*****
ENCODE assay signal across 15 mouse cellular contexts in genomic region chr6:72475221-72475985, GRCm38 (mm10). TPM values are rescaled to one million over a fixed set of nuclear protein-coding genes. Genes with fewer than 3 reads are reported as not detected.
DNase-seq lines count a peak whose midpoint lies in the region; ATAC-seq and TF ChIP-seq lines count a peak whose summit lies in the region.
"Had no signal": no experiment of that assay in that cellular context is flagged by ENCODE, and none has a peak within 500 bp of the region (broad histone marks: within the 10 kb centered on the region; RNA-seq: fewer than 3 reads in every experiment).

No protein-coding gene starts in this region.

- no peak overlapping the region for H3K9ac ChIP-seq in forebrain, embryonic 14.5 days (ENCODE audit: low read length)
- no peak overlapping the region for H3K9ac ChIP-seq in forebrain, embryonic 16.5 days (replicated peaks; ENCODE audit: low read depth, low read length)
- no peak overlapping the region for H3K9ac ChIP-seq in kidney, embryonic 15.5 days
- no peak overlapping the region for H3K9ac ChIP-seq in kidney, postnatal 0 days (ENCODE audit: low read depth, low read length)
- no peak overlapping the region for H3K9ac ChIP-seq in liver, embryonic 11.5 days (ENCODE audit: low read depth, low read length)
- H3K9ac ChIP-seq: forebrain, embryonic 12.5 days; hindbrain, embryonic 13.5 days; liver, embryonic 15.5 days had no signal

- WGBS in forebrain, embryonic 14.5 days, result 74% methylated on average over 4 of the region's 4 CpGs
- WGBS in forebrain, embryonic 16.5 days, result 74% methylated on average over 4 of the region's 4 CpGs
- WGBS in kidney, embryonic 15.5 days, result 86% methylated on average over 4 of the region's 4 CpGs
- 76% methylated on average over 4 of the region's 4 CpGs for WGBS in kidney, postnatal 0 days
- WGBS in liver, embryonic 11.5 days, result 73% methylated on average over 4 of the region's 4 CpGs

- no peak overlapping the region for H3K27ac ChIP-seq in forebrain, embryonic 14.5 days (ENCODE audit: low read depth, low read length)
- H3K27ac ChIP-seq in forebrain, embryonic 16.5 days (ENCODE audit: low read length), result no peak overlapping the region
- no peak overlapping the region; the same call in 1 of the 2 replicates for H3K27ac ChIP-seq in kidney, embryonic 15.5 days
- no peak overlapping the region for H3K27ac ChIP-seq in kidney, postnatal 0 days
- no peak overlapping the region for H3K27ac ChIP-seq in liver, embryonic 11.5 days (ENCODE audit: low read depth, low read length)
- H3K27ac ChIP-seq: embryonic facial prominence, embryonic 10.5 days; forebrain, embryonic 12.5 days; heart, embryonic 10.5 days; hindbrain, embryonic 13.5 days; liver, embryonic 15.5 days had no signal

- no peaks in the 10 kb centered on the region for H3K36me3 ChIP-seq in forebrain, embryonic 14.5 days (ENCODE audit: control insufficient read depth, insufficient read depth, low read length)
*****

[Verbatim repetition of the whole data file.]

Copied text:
ENCODE assay signal across 15 mouse cellular contexts in genomic region chr6:72475221-72475985, GRCm38 (mm10). TPM values are rescaled to one million over a fixed set of nuclear protein-coding genes. Genes with fewer than 3 reads are reported as not detected.
DNase-seq lines count a peak whose midpoint lies in the region; ATAC-seq and TF ChIP-seq lines count a peak whose summit lies in the region.
"Had no signal": no experiment of that assay in that cellular context is flagged by ENCODE, and none has a peak within 500 bp of the region (broad histone marks: within the 10 kb centered on the region; RNA-seq: fewer than 3 reads in every experiment).

No protein-coding gene starts in this region.

- no peak overlapping the region for H3K9ac ChIP-seq in forebrain, embryonic 14.5 days (ENCODE audit: low read length)
- no peak overlapping the region for H3K9ac ChIP-seq in forebrain, embryonic 16.5 days (replicated peaks; ENCODE audit: low read depth, low read length)
- no peak overlapping the region for H3K9ac ChIP-seq in kidney, embryonic 15.5 days
- no peak overlapping the region for H3K9ac ChIP-seq in kidney, postnatal 0 days (ENCODE audit: low read depth, low read length)
- no peak overlapping the region for H3K9ac ChIP-seq in liver, embryonic 11.5 days (ENCODE audit: low read depth, low read length)
- H3K9ac ChIP-seq: forebrain, embryonic 12.5 days; hindbrain, embryonic 13.5 days; liver, embryonic 15.5 days had no signal

- WGBS in forebrain, embryonic 14.5 days, result 74% methylated on average over 4 of the region's 4 CpGs
- WGBS in forebrain, embryonic 16.5 days, result 74% methylated on average over 4 of the region's 4 CpGs
- WGBS in kidney, embryonic 15.5 days, result 86% methylated on average over 4 of the region's 4 CpGs
- 76% methylated on average over 4 of the region's 4 CpGs for WGBS in kidney, postnatal 0 days
- WGBS in liver, embryonic 11.5 days, result 73% methylated on average over 4 of the region's 4 CpGs

- no peak overlapping the region for H3K27ac ChIP-seq in forebrain, embryonic 14.5 days (ENCODE audit: low read depth, low read length)
- H3K27ac ChIP-seq in forebrain, embryonic 16.5 days (ENCODE audit: low read length), result no peak overlapping the region
- no peak overlapping the region; the same call in 1 of the 2 replicates for H3K27ac ChIP-seq in kidney, embryonic 15.5 days
- no peak overlapping the region for H3K27ac ChIP-seq in kidney, postnatal 0 days
- no peak overlapping the region for H3K27ac ChIP-seq in liver, embryonic 11.5 days (ENCODE audit: low read depth, low read length)
- H3K27ac ChIP-seq: embryonic facial prominence, embryonic 10.5 days; forebrain, embryonic 12.5 days; heart, embryonic 10.5 days; hindbrain, embryonic 13.5 days; liver, embryonic 15.5 days had no signal

- no peaks in the 10 kb centered on the region for H3K36me3 ChIP-seq in forebrain, embryonic 14.5 days (ENCODE audit: control insufficient read depth, insufficient read depth, low read length)